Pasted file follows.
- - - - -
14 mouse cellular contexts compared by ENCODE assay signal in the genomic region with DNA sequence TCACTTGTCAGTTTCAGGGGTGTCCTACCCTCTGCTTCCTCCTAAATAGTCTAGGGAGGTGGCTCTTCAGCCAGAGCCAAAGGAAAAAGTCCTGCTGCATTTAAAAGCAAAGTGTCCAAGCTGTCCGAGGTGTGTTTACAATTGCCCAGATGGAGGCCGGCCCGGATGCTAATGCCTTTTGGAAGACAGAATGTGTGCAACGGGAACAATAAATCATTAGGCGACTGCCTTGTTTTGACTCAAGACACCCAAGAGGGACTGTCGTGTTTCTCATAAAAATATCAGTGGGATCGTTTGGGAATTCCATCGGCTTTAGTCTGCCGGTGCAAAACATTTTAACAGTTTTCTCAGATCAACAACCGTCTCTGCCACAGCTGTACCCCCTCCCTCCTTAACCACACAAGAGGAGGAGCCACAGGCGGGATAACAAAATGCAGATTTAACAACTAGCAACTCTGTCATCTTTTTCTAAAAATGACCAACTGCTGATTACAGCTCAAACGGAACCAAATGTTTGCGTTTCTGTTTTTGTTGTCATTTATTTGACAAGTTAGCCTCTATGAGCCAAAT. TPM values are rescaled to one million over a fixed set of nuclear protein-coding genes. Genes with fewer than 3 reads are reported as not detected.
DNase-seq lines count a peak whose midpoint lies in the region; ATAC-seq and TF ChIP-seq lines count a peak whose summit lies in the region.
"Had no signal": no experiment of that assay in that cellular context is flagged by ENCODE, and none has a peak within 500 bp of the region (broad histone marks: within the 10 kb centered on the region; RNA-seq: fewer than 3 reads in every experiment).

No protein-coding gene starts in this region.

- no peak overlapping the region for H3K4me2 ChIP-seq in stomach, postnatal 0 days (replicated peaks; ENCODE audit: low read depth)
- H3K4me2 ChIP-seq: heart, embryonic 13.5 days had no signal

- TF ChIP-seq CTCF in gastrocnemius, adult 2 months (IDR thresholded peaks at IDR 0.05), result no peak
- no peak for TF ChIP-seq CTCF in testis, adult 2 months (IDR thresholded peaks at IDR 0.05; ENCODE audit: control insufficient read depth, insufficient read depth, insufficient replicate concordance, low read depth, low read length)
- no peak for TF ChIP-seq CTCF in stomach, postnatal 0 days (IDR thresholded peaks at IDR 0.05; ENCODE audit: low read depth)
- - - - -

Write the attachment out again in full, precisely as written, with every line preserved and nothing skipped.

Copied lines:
14 mouse cellular contexts compared by ENCODE assay signal in the genomic region with DNA sequence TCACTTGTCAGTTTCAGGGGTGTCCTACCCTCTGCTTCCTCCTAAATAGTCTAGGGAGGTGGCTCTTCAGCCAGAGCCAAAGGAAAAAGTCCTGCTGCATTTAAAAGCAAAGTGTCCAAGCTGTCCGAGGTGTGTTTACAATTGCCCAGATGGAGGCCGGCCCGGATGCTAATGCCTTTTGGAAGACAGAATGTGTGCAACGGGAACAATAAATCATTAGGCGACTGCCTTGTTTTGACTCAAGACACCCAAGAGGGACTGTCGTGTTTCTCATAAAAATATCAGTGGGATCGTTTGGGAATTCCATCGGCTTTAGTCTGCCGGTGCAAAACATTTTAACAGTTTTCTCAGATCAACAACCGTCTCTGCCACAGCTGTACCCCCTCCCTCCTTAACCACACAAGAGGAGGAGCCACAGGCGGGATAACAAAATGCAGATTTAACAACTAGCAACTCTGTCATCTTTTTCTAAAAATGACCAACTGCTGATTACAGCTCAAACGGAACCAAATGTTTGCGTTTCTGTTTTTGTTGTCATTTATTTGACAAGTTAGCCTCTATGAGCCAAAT. TPM values are rescaled to one million over a fixed set of nuclear protein-coding genes. Genes with fewer than 3 reads are reported as not detected.
DNase-seq lines count a peak whose midpoint lies in the region; ATAC-seq and TF ChIP-seq lines count a peak whose summit lies in the region.
"Had no signal": no experiment of that assay in that cellular context is flagged by ENCODE, and none has a peak within 500 bp of the region (broad histone marks: within the 10 kb centered on the region; RNA-seq: fewer than 3 reads in every experiment).

No protein-coding gene starts in this region.

- no peak overlapping the region for H3K4me2 ChIP-seq in stomach, postnatal 0 days (replicated peaks; ENCODE audit: low read depth)
- H3K4me2 ChIP-seq: heart, embryonic 13.5 days had no signal

- TF ChIP-seq CTCF in gastrocnemius, adult 2 months (IDR thresholded peaks at IDR 0.05), result no peak
- no peak for TF ChIP-seq CTCF in testis, adult 2 months (IDR thresholded peaks at IDR 0.05; ENCODE audit: control insufficient read depth, insufficient read depth, insufficient replicate concordance, low read depth, low read length)
- no peak for TF ChIP-seq CTCF in stomach, postnatal 0 days (IDR thresholded peaks at IDR 0.05; ENCODE audit: low read depth)